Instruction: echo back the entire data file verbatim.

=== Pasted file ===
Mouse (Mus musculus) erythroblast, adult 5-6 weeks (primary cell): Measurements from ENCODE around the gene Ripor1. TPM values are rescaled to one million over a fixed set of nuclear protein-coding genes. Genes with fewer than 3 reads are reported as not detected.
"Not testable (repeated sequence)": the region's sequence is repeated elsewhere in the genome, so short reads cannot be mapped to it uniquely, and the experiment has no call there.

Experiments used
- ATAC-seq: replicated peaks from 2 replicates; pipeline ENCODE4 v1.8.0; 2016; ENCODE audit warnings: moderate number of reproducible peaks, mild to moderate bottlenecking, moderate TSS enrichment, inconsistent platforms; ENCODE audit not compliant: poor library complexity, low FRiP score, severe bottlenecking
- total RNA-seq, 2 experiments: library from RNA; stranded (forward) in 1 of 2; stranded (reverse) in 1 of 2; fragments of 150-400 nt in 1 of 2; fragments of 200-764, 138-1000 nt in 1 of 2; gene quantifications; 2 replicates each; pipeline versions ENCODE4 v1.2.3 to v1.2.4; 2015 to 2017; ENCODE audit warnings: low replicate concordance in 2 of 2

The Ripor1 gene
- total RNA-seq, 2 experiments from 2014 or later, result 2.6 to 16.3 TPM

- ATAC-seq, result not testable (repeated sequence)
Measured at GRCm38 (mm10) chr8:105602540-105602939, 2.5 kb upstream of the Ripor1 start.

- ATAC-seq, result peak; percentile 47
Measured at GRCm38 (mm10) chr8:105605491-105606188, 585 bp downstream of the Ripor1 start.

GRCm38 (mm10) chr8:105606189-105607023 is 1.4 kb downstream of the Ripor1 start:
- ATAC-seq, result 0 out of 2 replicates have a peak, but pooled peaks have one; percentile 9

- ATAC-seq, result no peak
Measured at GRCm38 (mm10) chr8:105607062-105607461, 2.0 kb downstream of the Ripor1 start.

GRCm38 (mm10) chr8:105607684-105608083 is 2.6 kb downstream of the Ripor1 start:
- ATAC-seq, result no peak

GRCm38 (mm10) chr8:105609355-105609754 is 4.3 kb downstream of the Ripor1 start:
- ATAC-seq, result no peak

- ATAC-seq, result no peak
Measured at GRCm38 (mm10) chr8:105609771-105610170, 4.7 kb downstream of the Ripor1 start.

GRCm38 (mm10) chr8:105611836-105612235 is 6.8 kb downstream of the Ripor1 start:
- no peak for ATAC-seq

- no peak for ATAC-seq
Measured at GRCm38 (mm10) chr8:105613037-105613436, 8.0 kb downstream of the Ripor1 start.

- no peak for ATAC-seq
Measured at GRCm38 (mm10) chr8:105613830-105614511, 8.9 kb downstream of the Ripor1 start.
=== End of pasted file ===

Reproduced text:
Mouse (Mus musculus) erythroblast, adult 5-6 weeks (primary cell): Measurements from ENCODE around the gene Ripor1. TPM values are rescaled to one million over a fixed set of nuclear protein-coding genes. Genes with fewer than 3 reads are reported as not detected.
"Not testable (repeated sequence)": the region's sequence is repeated elsewhere in the genome, so short reads cannot be mapped to it uniquely, and the experiment has no call there.

Experiments used
- ATAC-seq: replicated peaks from 2 replicates; pipeline ENCODE4 v1.8.0; 2016; ENCODE audit warnings: moderate number of reproducible peaks, mild to moderate bottlenecking, moderate TSS enrichment, inconsistent platforms; ENCODE audit not compliant: poor library complexity, low FRiP score, severe bottlenecking
- total RNA-seq, 2 experiments: library from RNA; stranded (forward) in 1 of 2; stranded (reverse) in 1 of 2; fragments of 150-400 nt in 1 of 2; fragments of 200-764, 138-1000 nt in 1 of 2; gene quantifications; 2 replicates each; pipeline versions ENCODE4 v1.2.3 to v1.2.4; 2015 to 2017; ENCODE audit warnings: low replicate concordance in 2 of 2

The Ripor1 gene
- total RNA-seq, 2 experiments from 2014 or later, result 2.6 to 16.3 TPM

- ATAC-seq, result not testable (repeated sequence)
Measured at GRCm38 (mm10) chr8:105602540-105602939, 2.5 kb upstream of the Ripor1 start.

- ATAC-seq, result peak; percentile 47
Measured at GRCm38 (mm10) chr8:105605491-105606188, 585 bp downstream of the Ripor1 start.

GRCm38 (mm10) chr8:105606189-105607023 is 1.4 kb downstream of the Ripor1 start:
- ATAC-seq, result 0 out of 2 replicates have a peak, but pooled peaks have one; percentile 9

- ATAC-seq, result no peak
Measured at GRCm38 (mm10) chr8:105607062-105607461, 2.0 kb downstream of the Ripor1 start.

GRCm38 (mm10) chr8:105607684-105608083 is 2.6 kb downstream of the Ripor1 start:
- ATAC-seq, result no peak

GRCm38 (mm10) chr8:105609355-105609754 is 4.3 kb downstream of the Ripor1 start:
- ATAC-seq, result no peak

- ATAC-seq, result no peak
Measured at GRCm38 (mm10) chr8:105609771-105610170, 4.7 kb downstream of the Ripor1 start.

GRCm38 (mm10) chr8:105611836-105612235 is 6.8 kb downstream of the Ripor1 start:
- no peak for ATAC-seq

- no peak for ATAC-seq
Measured at GRCm38 (mm10) chr8:105613037-105613436, 8.0 kb downstream of the Ripor1 start.

- no peak for ATAC-seq
Measured at GRCm38 (mm10) chr8:105613830-105614511, 8.9 kb downstream of the Ripor1 start.